A 2015 Harvard Business School study3 agreed, finding that companies that performed well on the material sustainability factors SASB identified enjoy enhanced market returns compared with organizations that performed poorly on those factors. In addition, the study found that companies enjoy significantly higher accounting and market returns when they addressed material sustainability factors.
That focus on materiality should attract a CFO’s attention. Early efforts at sustainability reporting varied widely and were sometimes dismissed as feel-good public relations exercises. Moreover, the focus was often on what impact companies were having on the environment (think greenhouse gas emissions, for example) only. Today, Schapiro notes, the question has flipped, as investors ask what impact climate change, resource scarcity, labor sourcing, and a host of other ESG issues may have on companies’ financial performance. “Viewing sustainability issues through the lens of financial performance has been an important development over the last couple of years,” Schapiro has noted. (For more, see “Creating a framework for sustainability disclosure.”)
While the SEC has yet to mandate much in the way of sustainability reporting (a 2010 requirement that companies disclose whether they believe climate change poses a material risk is one notable exception, as is a requirement imposed by the Dodd-Frank Act that, under certain circumstances, companies disclose their use of conflict minerals), it did issue a concept release (Reg S-K) in 2016 seeking feedback on various aspects of disclosure, including whether and how sustainability disclosures should evolve to meet the needs of the market. And the market clearly believes it has needs: 66 percent of unique (i.e.,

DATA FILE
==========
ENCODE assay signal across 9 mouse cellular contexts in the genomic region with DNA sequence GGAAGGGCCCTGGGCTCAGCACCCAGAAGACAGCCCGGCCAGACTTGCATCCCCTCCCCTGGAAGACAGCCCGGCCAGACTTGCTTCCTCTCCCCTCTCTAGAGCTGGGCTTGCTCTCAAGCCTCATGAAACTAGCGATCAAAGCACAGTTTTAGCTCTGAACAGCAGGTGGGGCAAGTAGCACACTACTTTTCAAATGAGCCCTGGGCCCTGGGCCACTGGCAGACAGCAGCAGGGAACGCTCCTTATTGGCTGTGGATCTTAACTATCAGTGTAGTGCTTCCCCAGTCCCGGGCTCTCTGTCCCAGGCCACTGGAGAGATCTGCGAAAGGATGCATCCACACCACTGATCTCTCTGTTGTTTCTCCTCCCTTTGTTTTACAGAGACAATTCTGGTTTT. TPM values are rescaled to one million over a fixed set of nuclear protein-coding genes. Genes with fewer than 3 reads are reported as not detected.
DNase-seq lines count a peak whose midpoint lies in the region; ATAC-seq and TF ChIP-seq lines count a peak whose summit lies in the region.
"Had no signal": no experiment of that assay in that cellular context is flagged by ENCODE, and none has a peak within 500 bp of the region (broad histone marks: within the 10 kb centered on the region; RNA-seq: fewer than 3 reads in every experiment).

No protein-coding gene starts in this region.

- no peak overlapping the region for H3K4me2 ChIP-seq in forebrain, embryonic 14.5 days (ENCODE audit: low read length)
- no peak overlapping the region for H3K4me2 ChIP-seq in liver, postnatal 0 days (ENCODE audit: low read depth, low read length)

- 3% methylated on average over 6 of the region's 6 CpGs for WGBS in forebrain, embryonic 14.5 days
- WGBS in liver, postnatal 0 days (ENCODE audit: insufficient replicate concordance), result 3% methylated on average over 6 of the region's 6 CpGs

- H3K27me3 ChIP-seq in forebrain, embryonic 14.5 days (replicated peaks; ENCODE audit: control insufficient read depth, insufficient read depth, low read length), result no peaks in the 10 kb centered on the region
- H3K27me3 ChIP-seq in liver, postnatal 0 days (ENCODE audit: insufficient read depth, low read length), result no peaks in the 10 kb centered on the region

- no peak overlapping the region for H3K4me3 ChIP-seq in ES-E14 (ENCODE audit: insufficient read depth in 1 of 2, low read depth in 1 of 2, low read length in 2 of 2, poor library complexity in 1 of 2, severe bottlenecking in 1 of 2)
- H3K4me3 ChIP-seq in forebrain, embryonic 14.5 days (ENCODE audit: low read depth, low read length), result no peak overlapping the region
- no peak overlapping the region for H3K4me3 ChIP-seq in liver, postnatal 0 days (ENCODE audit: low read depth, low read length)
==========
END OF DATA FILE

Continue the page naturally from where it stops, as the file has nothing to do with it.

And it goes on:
SASB provides a number of tools and resources designed to help companies approach such disclosure in an efficient, “decision-useful” way, by focusing on the sustainability metrics relevant to their industry and likely to drive value. The organization also offers guidance on how management can align its definitions of “materiality”—a worthwhile goal,5 SASB says, because companies often define it differently for different audiences, exposing themselves to legal risk. Toward that end, it provides a sustainability classification system that categorizes companies based on their resource intensity and their sustainability risks and opportunities, rather than their sources of revenue. There is also a five-factor test available that helps companies assess relevant sustainability risks and opportunities across various considerations, ranging from direct financial impacts to opportunities for innovation.
The push for greater reporting on sustainability issues gained additional traction at the end of
While reporting may be where the rubber meets the road, particularly for CFOs, there are a number of other steps financial executives can take to build a greater consideration of sustainability issues into long-term planning.
These include the following:
Organize internally—Aligning a company’s internal team is important because sustainability and corporate performance are inextricably linked.6 Addressing material risks (i.e., ESG trends, events, and uncertainties that are reasonably likely to have material impacts on the financial condition or operating performance) requires breaking down silos and engaging in integrated thinking.